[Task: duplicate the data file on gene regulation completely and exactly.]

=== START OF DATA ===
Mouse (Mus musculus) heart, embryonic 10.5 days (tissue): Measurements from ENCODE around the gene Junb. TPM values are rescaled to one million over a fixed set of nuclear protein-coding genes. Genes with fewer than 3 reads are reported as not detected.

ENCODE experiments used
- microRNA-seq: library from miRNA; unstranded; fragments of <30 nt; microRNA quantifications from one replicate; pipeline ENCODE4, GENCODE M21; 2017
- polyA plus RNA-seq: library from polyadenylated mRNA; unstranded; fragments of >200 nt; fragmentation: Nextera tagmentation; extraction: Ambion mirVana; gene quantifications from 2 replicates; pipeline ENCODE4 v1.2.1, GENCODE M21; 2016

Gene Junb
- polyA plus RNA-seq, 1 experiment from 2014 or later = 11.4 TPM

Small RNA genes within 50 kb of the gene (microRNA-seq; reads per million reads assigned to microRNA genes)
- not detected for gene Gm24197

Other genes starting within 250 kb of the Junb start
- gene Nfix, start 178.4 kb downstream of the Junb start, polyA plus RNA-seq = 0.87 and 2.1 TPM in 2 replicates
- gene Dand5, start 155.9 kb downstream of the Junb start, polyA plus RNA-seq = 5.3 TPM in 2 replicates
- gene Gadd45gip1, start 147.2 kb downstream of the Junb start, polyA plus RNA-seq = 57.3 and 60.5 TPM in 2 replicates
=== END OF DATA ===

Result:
Mouse (Mus musculus) heart, embryonic 10.5 days (tissue): Measurements from ENCODE around the gene Junb. TPM values are rescaled to one million over a fixed set of nuclear protein-coding genes. Genes with fewer than 3 reads are reported as not detected.

ENCODE experiments used
- microRNA-seq: library from miRNA; unstranded; fragments of <30 nt; microRNA quantifications from one replicate; pipeline ENCODE4, GENCODE M21; 2017
- polyA plus RNA-seq: library from polyadenylated mRNA; unstranded; fragments of >200 nt; fragmentation: Nextera tagmentation; extraction: Ambion mirVana; gene quantifications from 2 replicates; pipeline ENCODE4 v1.2.1, GENCODE M21; 2016

Gene Junb
- polyA plus RNA-seq, 1 experiment from 2014 or later = 11.4 TPM

Small RNA genes within 50 kb of the gene (microRNA-seq; reads per million reads assigned to microRNA genes)
- not detected for gene Gm24197

Other genes starting within 250 kb of the Junb start
- gene Nfix, start 178.4 kb downstream of the Junb start, polyA plus RNA-seq = 0.87 and 2.1 TPM in 2 replicates
- gene Dand5, start 155.9 kb downstream of the Junb start, polyA plus RNA-seq = 5.3 TPM in 2 replicates
- gene Gadd45gip1, start 147.2 kb downstream of the Junb start, polyA plus RNA-seq = 57.3 and 60.5 TPM in 2 replicates